With molecules, though, things become tricky. The emission of a photon typically sets a molecule to rotating or vibrating. “They don’t return to the same state they started in,” DeMille explains. “The frequency of the laser is no longer correct for its photons to be absorbed by the molecules.” In order to get around this problem, the team at Yale built on a couple of different ideas. He says that Michael di Rosa of Los Alamos National Laboratory pointed out several years ago that certain molecules were not likely to begin vibrating, so that they could be used. However, di Rosa’s scheme would take at least six different lasers working at the same time such that the rotating (and occasionally vibrating) molecules would all absorb photons. A recent idea came from Jun Ye’s group at JILA, who pointed out that some classes of molecules could avoid vibration and rotation, but in these molecules the time needed to complete an absorption-emission cycle would be so long that slowing and cooling would be inefficient. (PhysOrg.com) — “For years, we have been using laser cooling to trap and manipulate atoms,” David DeMille tells PhysOrg.com. “This has been very useful for both basic science and many applications. Recently there has been great interest in cooling and trapping molecules as well. Their rich internal structure makes molecules useful for a wide range of new experiments and possible applications.” Explore further Schematic depiction of the experimental result. Credit: J. Barry Buffer gas cooling could open up the field of ultracold physics Photo of the experimental apparatus, including E. Shuman. Credit: Mellissa DeMille This document is subject to copyright. Apart from any fair dealing for the purpose of private study or research, no part may be reproduced without the written permission. The content is provided for information purposes only. “We took elements of these two ideas,” DeMille says, “and combined them. We looked at situations where you could have the best of both schemes and picked what should be the easiest case.” Using strontium monofluoride, the team at Yale was able to experimentally demonstrate a scheme for optical cycling in this diatomic molecule using two diode lasers, which are common and inexpensive. “We deflected a beam of molecules using a large number of photon kicks from the laser, which is an important step toward laser cooling.”Based on these results, lasercooling of strontium monofluoride should be within reach. “We suggest that by adding one more of these simple diode lasers, we should be able to take it the next level and actually cool the molecules. Our calculations show it should work, and we are in the process of experimenting with it now.”More information: Shuman, Barry, Glenn and DeMille, “Radiative Force from Optical Cycling on a Diatomic Molecule,” Physical Review Letters (2009). Available online: http://link.aps.org/doi/10.1103/PhysRevLett.103.223001. Copyright 2009 PhysOrg.com. All rights reserved. This material may not be published, broadcast, rewritten or redistributed in whole or part without the express written permission of PhysOrg.com. Citation: Using lasers to cool and manipulate molecules (2009, December 7) retrieved 18 August 2019 from https://phys.org/news/2009-12-lasers-cool-molecules.html Of course, the complexity that makes molecules interesting also makes them more difficult to manipulate than atoms. Using lasers to cool molecules, therefore, comes with its own set of problems. DeMille, a scientist at Yale University, believes that a solution may have been found. He has been working with Yale colleagues Edward Shuman, John Barry and David Glenn to come up with a viable method of laser cooling for molecules. Their ideas and preliminary experimental results on the subject can be found in Physical Review Letters: “Radiative Force from Optical Cycling on a Diatomic Molecule.”“Arguably the most difficult part of cooling molecules is trying to apply a force that opposes the molecule’s velocity. For atoms, this is accomplished using the Doppler effect. A moving atom sees incident light at a Doppler-shifted frequency. By the appropriate choice of laser frequency, you can ensure that the atom preferentially absorbs photons opposing its motion.” DeMille says. “The atom receives a small kick along the laser beam from each photon it absorbs, then emits its own photon in a random direction. This cycle returns the atom to its original state, but on average it has been slowed down a little. Do this some tens of thousands of times, and you can slow an atom enough for it to be trapped and manipulated.”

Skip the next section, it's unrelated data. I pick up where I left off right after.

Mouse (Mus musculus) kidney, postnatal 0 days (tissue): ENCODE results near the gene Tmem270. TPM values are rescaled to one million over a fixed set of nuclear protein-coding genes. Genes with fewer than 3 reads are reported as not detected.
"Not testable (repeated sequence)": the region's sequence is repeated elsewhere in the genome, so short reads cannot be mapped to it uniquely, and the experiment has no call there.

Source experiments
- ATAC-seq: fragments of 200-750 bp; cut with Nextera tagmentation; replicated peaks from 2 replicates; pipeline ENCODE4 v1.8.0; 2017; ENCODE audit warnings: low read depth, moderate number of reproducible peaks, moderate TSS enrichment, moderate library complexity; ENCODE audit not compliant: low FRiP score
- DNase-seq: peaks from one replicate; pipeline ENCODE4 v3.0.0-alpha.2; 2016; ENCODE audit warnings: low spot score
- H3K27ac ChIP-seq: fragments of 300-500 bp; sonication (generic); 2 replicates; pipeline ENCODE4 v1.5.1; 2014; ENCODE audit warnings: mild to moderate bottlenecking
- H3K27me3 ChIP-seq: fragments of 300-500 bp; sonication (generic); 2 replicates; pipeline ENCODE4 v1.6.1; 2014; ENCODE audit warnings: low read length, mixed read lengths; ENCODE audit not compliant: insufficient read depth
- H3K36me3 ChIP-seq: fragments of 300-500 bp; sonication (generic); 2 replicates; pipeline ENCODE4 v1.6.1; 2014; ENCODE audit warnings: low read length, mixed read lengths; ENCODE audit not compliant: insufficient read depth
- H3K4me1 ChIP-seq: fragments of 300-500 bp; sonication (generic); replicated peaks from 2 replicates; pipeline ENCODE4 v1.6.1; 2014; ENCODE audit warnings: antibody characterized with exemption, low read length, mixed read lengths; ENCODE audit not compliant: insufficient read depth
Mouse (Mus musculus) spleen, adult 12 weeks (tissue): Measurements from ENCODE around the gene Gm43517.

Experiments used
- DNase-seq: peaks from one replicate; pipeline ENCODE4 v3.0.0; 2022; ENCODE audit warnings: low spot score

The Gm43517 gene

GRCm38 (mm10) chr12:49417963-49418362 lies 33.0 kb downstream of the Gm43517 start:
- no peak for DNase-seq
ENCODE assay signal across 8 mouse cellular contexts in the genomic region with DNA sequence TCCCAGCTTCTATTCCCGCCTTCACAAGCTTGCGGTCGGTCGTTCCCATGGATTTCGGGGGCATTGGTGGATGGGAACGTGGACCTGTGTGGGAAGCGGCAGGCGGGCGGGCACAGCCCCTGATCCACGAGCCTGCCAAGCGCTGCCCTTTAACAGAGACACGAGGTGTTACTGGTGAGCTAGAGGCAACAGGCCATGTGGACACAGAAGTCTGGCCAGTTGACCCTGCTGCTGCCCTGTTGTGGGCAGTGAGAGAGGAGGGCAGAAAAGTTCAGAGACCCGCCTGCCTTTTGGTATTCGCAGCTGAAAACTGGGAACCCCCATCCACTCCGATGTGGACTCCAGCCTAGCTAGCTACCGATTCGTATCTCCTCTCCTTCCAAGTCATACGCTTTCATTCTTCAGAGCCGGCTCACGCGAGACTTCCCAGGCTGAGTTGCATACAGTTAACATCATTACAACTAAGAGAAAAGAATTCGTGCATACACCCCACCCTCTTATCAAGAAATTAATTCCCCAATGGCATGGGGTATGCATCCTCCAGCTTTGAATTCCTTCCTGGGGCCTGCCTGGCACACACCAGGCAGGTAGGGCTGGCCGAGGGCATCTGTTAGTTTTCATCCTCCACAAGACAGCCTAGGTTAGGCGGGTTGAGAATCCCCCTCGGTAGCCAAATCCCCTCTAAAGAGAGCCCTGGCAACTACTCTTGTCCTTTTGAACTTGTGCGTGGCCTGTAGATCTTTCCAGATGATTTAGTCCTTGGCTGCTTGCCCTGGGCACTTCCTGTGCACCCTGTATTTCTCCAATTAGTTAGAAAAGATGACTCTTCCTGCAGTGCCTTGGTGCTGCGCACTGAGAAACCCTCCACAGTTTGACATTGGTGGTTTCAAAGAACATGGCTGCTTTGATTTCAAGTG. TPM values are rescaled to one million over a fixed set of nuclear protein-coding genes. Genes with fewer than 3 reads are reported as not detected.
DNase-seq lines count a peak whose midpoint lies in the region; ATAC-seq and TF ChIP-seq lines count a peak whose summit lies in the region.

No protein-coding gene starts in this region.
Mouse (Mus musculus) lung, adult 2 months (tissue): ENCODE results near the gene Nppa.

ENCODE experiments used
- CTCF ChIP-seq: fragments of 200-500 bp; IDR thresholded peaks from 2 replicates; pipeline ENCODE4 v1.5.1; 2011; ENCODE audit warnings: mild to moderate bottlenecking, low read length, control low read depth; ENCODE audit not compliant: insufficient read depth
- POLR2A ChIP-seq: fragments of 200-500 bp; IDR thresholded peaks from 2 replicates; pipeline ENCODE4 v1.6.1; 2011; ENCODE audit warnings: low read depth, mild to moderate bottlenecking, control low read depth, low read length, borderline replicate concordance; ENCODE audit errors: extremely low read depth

More information: Volkswagen press release: www.haveit-eu.org/displayITM1. … sp?ITMID=117&LANG=EN (PhysOrg.com) — Volkswagen, as part of the European wide research project HAVEit, has announced the Temporary Auto Pilot (TAP), a set of features added to a car that aids in speed control, lane-assist and crash avoidance. Explore further Much like the highly touted driverless vehicles in the news of late, the new vehicle system from VW works by means of sensors and cameras mounted on various parts of the exterior of a vehicle. Assistance comes via cruise control, automated braking when curves are noted (or to avoid a collision), steering assist to keep the vehicle in the proper lane, passing assistance and assistance in stop and go traffic. Unlike other vehicles in the news however, the TAP is not meant to serve as a driverless vehicle; it’s more of a guardian angel, watching over a driver and instantly correcting mistakes.The company is quick to point out that the driver is still in control the entire time the TAP system is in use, and thus must continue to actually drive the vehicle; TAP should be thought of as more like driver extensions, they say, not as an autonomous system that can take over the driving when asked.Critics have already suggested that the new additions might actually make a car less safe to drive, citing the fact that humans as a rule tend to focus less sharply when they don’t have complete control of things. Since its not clear yet just how much control the human will have when the TAP is engaged, these criticisms seem premature. If after all, the person continues to drive the car the entire time the TAP is engaged, and the TAP only makes itself known if and when it performs corrective actions when errors are made by the human driver, it would seem this would require the driver to continue to maintain as much control as has been the case up to now.In any case, the test vehicle, a modified Passat, marks another giant leapt towards fully automated cars; this because it’s clear that Volkswagen fully intends to put such an equipped vehicle on the market in just the next few years. This stands in stark contrast to other concept cars demonstrated by others such as BMW, and Google, which still have many hurdles to overcome. The difference here is that VW’s system is comprised of off-the-shelf components and the fact that the driver continues to maintain control at all times.In any case, it seems clear that it won’t be too long before human beings will no longer be trusted to drive themselves around. Citation: Volkswagen announces ‘Temporary Auto Pilot’ with advanced features (2011, June 27) retrieved 18 August 2019 from https://phys.org/news/2011-06-volkswagen-temporary-auto-advanced-features.html ‘Smart cars’ that are actually, well, smart This document is subject to copyright. Apart from any fair dealing for the purpose of private study or research, no part may be reproduced without the written permission. The content is provided for information purposes only. © 2010 PhysOrg.com HAVE-IT (Highly Automated Vehicles for Intelligent Transport)